Mike Tyson’s 1997 match-up with Evander Holyfield was one of the biggest bouts in boxing history—and one of the most controversial. After being unintentionally headbutted by Holyfield, Tyson bit back—literally—taking a chunk out of Holyfield’s right ear before later biting his left. The match was called off, and Holyfield went straight to hospital for surgery.
10. The Price of Rejuvenation
In 2010, New York Yankees star Alex Rodriguez was in the prime of his baseball career—but he was also using banned drugs from a rejuvenation clinic in what became known as the Biogenesis scandal. A-Rod was suspended from Major League Baseball for the entire 2014 season.
9. All Bets Are On
Thirteen proved to be an unlucky number for NBA referee Tim Donaghy. After 13 years officiating at basketball games, he was arrested in a major betting scandal. Donaghy admitted to receiving money to provide insider tips about players and teams. He went on to serve 13 months behind bars.
8. Won, Then Lost, Then Won Again
Jim Thorpe may have been the greatest athlete of all time but it took the International Olympic Committee 70 years to admit it. He won gold in both the pentathlon and decathlon in 1912 but was stripped of his medals when it was later revealed he’d once played Major League Baseball professionally. In 1982, 17 years after his death, the IOC agreed to reinstate his medals.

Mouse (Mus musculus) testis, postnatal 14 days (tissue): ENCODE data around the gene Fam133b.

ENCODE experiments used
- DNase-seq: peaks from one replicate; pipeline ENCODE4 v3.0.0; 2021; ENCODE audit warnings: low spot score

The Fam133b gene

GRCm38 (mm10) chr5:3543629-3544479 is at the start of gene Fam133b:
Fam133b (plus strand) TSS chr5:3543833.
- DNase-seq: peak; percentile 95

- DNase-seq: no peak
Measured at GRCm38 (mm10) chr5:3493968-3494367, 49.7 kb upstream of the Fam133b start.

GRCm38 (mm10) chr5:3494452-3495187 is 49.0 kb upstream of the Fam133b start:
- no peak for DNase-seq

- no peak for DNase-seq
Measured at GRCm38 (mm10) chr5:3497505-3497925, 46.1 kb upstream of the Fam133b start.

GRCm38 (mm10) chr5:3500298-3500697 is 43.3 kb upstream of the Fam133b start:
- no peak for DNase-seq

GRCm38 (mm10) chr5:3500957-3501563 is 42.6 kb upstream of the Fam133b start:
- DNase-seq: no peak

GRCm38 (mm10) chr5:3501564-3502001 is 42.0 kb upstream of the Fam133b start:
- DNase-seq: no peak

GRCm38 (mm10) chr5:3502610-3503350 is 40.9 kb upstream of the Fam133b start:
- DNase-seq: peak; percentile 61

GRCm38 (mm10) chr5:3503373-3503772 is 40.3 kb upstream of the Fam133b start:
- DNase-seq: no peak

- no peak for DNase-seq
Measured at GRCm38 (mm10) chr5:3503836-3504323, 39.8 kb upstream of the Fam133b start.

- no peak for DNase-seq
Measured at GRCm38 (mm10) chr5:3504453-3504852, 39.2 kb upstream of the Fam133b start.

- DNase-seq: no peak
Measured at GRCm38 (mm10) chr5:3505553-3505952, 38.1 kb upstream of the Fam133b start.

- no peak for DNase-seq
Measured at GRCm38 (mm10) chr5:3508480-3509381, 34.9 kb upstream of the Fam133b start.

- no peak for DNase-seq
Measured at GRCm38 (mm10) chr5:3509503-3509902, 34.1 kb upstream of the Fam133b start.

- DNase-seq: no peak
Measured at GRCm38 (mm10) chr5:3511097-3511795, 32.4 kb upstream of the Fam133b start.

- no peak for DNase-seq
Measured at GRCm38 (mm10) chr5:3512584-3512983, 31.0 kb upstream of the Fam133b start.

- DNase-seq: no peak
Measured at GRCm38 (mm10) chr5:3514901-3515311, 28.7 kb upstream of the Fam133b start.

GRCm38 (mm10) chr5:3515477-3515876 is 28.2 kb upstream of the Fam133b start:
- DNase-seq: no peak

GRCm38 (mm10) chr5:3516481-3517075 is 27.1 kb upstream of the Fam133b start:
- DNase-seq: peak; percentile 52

7. Knockout Blow to His Own Career
Baltimore Ravens NFL star Ray Rice and his fiancée Janay Palmer were arrested in February 2014 over a “minor physical altercation”—but a leaked video revealed Rice dragging an unconscious Palmer out of an elevator. Rice dodged prosecution and was suspended for two games by the NFL until another video revealed him punching Palmer in the face in the elevator. He was dropped by his team and suspended by the NFL indefinitely.
6. Doctor’s Orders
In 2016, former tennis number one Maria Sharapova revealed she had tested positive for recently-banned meldonium and was suspended for two years (later reduced to 15 months after it was found she had taken the substance at her doctor’s recommendation). She returned to tennis in April 2017, though her world ranking didn’t recover.
5. A Gambling Man
Pete Rose was one of the best batters of all time but he harboured a dirty secret: throughout his career as a Cincinnati Reds player, and later as the team’s manager, he bet on baseball games. Rose still denies the allegations that he bet on games as a player.
4. Many Mistresses
World number one golfer Tiger Woods was at the peak of his career when, in 2009, it was revealed he’d had extramarital affairs with at least a dozen women. He was dumped by his sponsors, split with his wife, and took a leave of absence from golf. His career never recovered.